6. PogueMahone says:

    Admittedly, I don’t know the nuances of television profitability, but dammit sumpin’s gotta give!!

    Ever since Netflix started producing their own content, I imagined a world one day where other entertainment producers could follow their model.
    Imagine, if HBO, Showtime, AMC, FX, and other producers of like-minded content could consolidate their content in one Netflixesque format. I’d easily shell out $50-60 a month for something like that.

    People watch an average of 16 channels per month…

    Right. But aren’t they the typical 16 channels for people with similar tastes? Everyone I know that watches MadMen also watch Game of Thrones. People who watch Homeland are the same people who watch The Wire. Sunny in Philadelphia and Louie. So on and so forth.
    If Netflix can do it and turn a profit, it seems feasible that other producers can do the same.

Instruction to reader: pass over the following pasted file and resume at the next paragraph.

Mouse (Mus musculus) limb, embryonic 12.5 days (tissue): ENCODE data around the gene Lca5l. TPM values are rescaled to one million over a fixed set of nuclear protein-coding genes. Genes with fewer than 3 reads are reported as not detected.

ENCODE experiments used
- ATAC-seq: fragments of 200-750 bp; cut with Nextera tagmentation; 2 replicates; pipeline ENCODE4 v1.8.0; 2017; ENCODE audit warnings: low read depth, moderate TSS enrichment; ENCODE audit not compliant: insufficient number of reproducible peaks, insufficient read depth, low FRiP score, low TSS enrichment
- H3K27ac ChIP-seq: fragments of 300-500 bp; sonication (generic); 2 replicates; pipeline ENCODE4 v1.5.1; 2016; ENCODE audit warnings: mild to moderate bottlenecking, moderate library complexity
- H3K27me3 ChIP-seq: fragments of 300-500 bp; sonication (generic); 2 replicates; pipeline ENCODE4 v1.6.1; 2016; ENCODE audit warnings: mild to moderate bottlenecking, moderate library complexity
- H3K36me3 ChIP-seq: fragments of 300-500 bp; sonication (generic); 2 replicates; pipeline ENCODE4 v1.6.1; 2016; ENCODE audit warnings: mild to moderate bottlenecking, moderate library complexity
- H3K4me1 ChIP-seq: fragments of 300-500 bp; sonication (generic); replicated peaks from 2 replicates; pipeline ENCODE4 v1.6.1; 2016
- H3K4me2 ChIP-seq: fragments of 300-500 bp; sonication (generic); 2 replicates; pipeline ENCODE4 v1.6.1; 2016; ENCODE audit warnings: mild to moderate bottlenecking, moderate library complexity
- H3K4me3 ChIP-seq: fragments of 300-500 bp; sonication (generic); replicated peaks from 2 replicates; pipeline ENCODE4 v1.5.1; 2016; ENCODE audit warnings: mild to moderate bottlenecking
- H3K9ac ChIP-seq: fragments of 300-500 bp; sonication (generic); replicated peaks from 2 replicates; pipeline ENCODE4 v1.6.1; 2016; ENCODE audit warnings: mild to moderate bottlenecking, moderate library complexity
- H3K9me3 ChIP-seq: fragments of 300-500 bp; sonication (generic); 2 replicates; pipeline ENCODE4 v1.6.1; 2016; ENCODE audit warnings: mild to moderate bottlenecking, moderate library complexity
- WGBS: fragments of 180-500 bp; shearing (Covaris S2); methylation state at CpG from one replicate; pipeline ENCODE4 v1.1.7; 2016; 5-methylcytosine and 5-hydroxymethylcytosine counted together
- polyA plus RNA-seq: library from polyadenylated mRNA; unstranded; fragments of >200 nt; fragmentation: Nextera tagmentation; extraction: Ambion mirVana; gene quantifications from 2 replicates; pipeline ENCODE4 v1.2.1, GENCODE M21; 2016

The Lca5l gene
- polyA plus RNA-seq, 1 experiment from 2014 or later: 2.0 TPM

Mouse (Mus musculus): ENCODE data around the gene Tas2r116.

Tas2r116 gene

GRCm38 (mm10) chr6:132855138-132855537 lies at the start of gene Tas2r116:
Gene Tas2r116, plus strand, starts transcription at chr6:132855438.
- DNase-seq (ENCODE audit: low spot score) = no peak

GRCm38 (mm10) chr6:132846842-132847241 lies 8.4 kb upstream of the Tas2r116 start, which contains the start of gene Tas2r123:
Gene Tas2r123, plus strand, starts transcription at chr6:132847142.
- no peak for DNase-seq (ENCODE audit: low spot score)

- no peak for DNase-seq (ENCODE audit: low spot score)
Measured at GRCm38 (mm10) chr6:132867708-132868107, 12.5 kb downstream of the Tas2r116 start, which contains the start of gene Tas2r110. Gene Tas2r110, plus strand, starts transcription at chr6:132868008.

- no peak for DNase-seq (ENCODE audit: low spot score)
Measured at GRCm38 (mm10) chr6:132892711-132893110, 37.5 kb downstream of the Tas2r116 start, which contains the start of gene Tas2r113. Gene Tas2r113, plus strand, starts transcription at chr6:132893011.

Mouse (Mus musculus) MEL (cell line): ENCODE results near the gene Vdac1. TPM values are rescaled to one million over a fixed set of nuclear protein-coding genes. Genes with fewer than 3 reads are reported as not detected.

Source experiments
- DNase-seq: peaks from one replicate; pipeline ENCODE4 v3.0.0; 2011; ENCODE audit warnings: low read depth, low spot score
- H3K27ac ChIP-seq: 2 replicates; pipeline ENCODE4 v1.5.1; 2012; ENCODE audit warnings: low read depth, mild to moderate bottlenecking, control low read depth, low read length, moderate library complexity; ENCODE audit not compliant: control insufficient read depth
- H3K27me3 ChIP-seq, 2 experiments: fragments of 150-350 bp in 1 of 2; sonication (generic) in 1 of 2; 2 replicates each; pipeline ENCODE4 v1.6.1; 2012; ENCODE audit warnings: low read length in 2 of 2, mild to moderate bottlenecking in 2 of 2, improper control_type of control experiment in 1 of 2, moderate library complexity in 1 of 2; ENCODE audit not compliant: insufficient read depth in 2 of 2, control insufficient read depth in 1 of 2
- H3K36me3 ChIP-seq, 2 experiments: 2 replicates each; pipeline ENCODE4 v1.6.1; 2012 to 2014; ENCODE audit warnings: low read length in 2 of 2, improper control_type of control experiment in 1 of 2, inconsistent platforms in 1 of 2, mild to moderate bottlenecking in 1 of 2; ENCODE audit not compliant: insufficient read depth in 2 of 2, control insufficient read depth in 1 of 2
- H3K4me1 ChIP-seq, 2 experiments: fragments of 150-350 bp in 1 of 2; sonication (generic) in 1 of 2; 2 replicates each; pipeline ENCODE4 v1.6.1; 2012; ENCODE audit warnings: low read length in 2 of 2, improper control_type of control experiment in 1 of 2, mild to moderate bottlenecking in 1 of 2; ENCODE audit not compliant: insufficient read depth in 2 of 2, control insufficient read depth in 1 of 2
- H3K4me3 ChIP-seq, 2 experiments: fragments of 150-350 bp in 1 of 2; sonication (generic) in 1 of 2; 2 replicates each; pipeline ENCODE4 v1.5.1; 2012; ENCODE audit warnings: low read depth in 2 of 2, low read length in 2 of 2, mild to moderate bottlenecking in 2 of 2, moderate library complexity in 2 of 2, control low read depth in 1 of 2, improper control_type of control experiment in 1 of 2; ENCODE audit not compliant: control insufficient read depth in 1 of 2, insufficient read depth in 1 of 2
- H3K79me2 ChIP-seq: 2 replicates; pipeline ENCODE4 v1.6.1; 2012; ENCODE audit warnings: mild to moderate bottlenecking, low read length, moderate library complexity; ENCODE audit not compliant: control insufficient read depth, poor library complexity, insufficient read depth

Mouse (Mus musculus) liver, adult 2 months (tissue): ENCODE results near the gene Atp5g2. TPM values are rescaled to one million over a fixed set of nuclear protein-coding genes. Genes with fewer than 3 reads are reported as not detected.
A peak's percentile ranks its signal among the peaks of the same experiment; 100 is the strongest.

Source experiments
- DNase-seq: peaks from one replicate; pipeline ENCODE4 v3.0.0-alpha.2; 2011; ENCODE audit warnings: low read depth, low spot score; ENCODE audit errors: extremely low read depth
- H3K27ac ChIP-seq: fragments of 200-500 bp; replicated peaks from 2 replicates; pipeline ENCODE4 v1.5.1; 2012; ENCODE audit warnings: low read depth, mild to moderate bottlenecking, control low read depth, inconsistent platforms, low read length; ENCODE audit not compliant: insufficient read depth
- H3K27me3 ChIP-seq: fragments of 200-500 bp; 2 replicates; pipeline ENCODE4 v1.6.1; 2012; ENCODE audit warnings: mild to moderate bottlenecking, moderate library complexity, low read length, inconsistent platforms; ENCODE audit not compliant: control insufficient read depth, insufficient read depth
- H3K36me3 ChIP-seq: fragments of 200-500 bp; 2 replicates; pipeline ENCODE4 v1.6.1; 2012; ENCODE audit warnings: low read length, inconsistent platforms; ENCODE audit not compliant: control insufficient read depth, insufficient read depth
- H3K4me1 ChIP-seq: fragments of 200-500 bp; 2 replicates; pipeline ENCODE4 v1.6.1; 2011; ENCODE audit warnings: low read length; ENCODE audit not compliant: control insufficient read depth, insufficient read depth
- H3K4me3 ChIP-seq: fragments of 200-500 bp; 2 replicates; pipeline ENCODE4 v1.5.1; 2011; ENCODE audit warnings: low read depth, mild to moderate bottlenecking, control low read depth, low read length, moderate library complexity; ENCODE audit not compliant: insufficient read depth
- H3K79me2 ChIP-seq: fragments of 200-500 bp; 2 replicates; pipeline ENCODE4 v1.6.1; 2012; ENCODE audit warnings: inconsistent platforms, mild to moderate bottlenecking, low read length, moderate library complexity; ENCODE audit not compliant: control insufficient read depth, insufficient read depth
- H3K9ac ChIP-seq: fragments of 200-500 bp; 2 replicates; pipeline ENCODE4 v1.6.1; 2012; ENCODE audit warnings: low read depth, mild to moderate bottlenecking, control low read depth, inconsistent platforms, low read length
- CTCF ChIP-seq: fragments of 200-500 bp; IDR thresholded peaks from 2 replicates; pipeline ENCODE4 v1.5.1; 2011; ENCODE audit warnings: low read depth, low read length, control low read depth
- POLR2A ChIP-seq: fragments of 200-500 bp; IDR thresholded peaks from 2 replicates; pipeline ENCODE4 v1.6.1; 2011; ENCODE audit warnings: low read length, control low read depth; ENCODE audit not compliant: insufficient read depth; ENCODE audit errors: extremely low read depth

As far as sports are concerned, I don’t know why ESPN and such simply doesn’t broadcast their content over the airways. ESPN and other sports channels are not commercial free – in fact Sports Center can’t go 5 minutes it seems without breaking away for commercials. And it’s not like they’re showing anything that NBC doesn’t show. But whatever.

    Moreover, Netflix originals are released by the season. All episodes of Arrested Developement came online all at once. And for gritty serial dramas, it is much more enjoyable to watch them all at once if you want, or two to three at a time… Much better that way.

    And if AMC had something similar, then on August 11, I could watch the entire final season of Breaking Bad, back-to-back, like the gods intended.


    p.s. Who the %#$@ watches commercials anyway??? Don’t you people have DVR’s??? 🙂

  7. @PogueMahone:

    As I said in the post I think what Netflix has done is pointing at least part of the way to the future of programming. However, it’s not necessarily a model that is going to work for every type of program on every type of network. There will still be, I would imagine, some types of programming that will find it a better fit to remain commercially sponsored in some manner even if they are available online and/or via “subscription.”